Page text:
Career Mode still provides a pretty big chunk of the experience, and now allows for not only user created fighters but also real fighters from the roster as well. Stat decay has been removed, another huge plus, so you’ll spend less time babysitting your stat pool. You’ll still be going through training sessions between matches, but the training mini-games are all pretty well realized, and you can also opt to join camps and just spar with opponents to learn new moves and improve existing ones.
Menu navigation isn’t nearly as tedious as before, and the loading between menus is pretty slight overall. I played the majority of the game on an Xbox 360 with the game installed to the hard drive, and outside of the initial connecting boot-up of the game I never felt like I was losing too much time to the menu set-ups.
I will say that while the added fighter entrances are cool, they do prolong the time it takes to get into an actual fight. And once you’ve spent some time with the game and the novelty of the entrances wears off, you’ll find yourself really wanting to get into the actual fight a little quicker. You can tap A to speed things up, but the game still needs to do a little loading between both entrances, the tale of the tape, and so on.
The fighter entrances get to be a little more annoying when playing online, especially if your opponent isn’t paying attention. Because of that I’ve found a lot of people opting to play in the UFC Gym for their arena choice, because it takes the entire fighter entrance thing out. There is an option to turn them off, but that only works if you’re the person that created the match.
Speaking of the online side, my experience so far has been pretty good. Over the past few days I’ve had little trouble connecting to players and finding matches, which is a good sign prior to release. Of those matches they’ve been pretty solid, with a few instances of poor connections causing noticeable lag and a few drop outs. I am disappointed in the lack of a penalty for players that drop out when they’re losing, and I really think a penalty system needs to be implemented.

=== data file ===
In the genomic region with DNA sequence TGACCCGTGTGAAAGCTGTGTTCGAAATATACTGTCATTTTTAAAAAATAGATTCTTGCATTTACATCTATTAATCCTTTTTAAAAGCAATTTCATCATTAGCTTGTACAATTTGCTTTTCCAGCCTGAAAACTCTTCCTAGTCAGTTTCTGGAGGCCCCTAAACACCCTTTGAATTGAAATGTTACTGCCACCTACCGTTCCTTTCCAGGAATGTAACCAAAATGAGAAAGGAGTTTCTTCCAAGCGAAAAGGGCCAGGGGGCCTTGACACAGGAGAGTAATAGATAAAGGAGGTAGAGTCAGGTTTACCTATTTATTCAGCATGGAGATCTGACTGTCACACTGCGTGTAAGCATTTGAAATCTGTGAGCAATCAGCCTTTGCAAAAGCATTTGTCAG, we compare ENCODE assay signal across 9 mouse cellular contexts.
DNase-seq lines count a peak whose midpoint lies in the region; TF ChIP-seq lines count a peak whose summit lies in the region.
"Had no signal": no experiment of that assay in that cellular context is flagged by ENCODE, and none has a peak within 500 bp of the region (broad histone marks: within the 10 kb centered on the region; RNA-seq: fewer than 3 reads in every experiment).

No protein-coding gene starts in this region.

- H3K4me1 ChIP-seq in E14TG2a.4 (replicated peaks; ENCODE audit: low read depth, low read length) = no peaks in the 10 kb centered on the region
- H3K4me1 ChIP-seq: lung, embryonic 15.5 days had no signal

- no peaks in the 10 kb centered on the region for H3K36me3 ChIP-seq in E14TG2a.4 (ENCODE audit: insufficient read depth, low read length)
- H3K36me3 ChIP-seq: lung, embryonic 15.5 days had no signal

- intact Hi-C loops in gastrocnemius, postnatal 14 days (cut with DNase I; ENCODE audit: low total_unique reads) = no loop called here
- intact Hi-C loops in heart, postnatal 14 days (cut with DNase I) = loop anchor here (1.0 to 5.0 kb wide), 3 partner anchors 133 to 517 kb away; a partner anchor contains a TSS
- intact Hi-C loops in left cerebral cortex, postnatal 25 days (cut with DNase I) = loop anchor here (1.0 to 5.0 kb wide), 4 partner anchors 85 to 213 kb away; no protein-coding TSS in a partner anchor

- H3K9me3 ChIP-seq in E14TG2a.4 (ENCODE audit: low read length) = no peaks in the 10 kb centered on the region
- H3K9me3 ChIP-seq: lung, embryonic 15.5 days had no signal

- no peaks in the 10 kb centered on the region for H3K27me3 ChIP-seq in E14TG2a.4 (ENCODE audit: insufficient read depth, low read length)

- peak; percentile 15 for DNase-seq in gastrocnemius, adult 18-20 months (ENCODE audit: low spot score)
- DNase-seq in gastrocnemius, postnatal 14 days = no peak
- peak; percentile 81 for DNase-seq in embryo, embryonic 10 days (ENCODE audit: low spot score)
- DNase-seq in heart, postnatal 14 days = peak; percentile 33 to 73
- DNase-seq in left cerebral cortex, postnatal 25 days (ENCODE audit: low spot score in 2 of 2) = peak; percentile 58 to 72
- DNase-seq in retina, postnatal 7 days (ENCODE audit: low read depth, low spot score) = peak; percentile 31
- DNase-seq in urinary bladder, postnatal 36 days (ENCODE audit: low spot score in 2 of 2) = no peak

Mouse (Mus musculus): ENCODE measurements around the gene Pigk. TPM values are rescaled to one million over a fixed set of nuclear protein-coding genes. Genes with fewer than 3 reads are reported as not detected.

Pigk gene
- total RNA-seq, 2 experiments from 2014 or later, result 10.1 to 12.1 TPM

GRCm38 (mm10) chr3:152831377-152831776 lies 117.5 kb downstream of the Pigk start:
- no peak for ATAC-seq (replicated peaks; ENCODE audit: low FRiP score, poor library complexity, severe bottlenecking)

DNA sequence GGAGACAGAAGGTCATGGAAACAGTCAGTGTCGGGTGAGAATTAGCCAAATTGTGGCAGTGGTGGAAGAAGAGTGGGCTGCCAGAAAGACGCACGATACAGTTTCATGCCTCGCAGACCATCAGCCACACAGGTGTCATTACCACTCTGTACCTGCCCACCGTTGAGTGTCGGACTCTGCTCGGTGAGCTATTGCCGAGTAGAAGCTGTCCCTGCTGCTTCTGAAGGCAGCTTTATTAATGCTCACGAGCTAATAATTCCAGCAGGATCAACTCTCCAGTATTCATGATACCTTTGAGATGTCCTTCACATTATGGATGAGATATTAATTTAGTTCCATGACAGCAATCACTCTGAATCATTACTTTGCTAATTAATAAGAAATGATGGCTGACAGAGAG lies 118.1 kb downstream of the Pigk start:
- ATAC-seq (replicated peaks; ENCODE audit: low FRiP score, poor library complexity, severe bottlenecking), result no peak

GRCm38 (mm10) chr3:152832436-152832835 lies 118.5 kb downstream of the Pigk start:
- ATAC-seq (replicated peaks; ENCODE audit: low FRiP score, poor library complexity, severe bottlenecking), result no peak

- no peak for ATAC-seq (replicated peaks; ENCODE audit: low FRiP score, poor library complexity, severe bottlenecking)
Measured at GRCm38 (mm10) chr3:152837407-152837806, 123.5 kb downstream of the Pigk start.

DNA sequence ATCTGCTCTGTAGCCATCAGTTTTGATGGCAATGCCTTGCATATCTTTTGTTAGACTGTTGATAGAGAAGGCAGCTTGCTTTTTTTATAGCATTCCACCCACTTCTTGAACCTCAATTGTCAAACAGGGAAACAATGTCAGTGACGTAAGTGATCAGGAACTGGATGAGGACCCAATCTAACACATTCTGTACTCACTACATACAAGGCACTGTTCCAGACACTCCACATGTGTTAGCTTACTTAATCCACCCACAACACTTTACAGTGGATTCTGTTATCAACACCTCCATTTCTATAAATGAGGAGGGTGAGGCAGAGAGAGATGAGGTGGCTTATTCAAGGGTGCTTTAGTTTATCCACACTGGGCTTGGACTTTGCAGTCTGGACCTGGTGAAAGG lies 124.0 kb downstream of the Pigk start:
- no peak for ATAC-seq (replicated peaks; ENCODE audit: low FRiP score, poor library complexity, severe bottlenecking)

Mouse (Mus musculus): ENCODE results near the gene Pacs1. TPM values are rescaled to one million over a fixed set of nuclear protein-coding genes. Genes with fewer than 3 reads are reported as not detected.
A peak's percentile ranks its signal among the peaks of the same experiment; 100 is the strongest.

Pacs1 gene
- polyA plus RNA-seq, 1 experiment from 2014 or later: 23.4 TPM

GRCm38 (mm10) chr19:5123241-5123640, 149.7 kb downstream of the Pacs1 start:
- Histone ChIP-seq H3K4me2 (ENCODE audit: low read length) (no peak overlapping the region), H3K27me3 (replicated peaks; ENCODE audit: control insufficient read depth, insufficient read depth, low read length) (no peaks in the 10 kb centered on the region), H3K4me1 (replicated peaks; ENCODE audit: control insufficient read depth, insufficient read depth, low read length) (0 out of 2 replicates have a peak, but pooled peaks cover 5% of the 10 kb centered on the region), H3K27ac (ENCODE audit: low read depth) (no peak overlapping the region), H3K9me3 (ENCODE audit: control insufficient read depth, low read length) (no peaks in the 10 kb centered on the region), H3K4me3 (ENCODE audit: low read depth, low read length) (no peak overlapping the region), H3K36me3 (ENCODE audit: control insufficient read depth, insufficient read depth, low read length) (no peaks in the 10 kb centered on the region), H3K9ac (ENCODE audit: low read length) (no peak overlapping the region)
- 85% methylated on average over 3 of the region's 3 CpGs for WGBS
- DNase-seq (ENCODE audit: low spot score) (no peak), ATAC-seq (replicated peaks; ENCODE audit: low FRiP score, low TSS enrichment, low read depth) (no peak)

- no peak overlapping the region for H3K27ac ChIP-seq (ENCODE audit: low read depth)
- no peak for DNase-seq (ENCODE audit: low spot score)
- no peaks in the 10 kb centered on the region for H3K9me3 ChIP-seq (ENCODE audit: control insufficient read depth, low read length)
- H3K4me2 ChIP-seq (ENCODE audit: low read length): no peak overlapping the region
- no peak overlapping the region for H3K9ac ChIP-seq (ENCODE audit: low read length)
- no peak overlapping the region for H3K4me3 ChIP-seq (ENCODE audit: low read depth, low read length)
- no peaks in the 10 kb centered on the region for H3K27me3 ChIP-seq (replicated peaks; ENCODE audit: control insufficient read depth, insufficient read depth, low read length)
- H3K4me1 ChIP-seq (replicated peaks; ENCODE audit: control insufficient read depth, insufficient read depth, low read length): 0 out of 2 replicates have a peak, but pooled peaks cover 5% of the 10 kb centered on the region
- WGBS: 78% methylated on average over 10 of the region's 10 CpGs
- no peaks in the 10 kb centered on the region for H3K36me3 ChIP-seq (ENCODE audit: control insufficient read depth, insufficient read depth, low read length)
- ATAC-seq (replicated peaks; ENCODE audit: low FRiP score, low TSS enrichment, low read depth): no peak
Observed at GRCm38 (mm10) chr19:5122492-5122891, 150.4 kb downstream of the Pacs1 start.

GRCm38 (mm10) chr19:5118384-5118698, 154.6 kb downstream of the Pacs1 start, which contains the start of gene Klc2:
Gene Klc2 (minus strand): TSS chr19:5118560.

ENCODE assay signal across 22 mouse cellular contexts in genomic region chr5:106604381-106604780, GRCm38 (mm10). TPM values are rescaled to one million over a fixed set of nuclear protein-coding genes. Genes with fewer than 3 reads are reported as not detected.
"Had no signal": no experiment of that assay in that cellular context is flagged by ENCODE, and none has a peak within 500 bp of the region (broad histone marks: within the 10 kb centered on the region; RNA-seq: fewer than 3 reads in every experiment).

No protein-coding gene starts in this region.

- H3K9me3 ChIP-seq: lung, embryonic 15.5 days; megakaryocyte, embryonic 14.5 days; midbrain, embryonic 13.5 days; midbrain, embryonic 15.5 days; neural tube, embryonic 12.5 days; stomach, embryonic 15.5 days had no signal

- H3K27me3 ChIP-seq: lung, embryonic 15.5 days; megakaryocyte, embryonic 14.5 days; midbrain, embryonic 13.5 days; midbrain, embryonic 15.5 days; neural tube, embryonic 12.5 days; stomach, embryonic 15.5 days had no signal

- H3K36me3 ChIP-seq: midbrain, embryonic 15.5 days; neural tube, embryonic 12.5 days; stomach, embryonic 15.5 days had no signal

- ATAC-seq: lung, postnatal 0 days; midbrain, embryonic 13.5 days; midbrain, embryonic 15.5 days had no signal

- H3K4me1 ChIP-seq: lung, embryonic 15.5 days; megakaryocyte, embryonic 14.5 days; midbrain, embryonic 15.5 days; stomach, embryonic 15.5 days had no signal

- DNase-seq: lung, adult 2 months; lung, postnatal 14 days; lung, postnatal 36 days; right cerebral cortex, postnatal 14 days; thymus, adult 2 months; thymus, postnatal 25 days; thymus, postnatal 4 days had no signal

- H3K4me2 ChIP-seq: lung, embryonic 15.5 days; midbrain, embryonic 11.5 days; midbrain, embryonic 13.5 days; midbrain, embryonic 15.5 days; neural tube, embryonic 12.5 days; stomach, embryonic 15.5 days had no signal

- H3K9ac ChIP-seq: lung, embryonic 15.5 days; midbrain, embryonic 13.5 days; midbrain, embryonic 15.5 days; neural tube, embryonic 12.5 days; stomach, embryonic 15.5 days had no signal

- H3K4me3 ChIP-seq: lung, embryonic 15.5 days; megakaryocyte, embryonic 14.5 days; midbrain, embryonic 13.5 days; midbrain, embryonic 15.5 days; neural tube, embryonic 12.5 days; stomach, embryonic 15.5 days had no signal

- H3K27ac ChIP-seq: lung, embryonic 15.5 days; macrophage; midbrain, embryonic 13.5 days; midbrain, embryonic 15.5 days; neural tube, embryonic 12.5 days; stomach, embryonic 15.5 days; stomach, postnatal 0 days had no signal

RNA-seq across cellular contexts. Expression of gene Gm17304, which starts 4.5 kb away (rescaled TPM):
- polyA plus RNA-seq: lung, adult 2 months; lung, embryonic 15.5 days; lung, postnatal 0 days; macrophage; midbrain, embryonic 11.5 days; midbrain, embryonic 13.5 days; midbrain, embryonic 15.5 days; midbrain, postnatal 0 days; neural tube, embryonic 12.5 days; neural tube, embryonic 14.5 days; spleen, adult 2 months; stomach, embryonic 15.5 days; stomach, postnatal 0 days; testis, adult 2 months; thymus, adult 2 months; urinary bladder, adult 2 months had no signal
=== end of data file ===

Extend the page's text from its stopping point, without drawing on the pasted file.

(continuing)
Overall I feel like the game has seen a number of necessary and needed changes that might not be super evident at a glance, but certainly make this feel like a better experience than Undisputed 2010. Things like being able to TKO a player from leg kicks, or work your back up against the cage to get back to a standing position might not sound revolutionary, but they add more layers to what was already a pretty great fighting system. You can pretty much go as deep as you want into it, or can still do reasonably well if all you want to do is stand up and punch dudes.
And really, that’s what makes Undisputed 3 work. It’s super accessible for anyone moderately familiar with fighters, yet has an insane amount of depth for those willing to spend time with the game. That generally seems to be the hallmark of any great fighter, and I think UFC Undisputed fits that bill. There are still a few kinks to be ironed out, but certainly less than were present in previous years.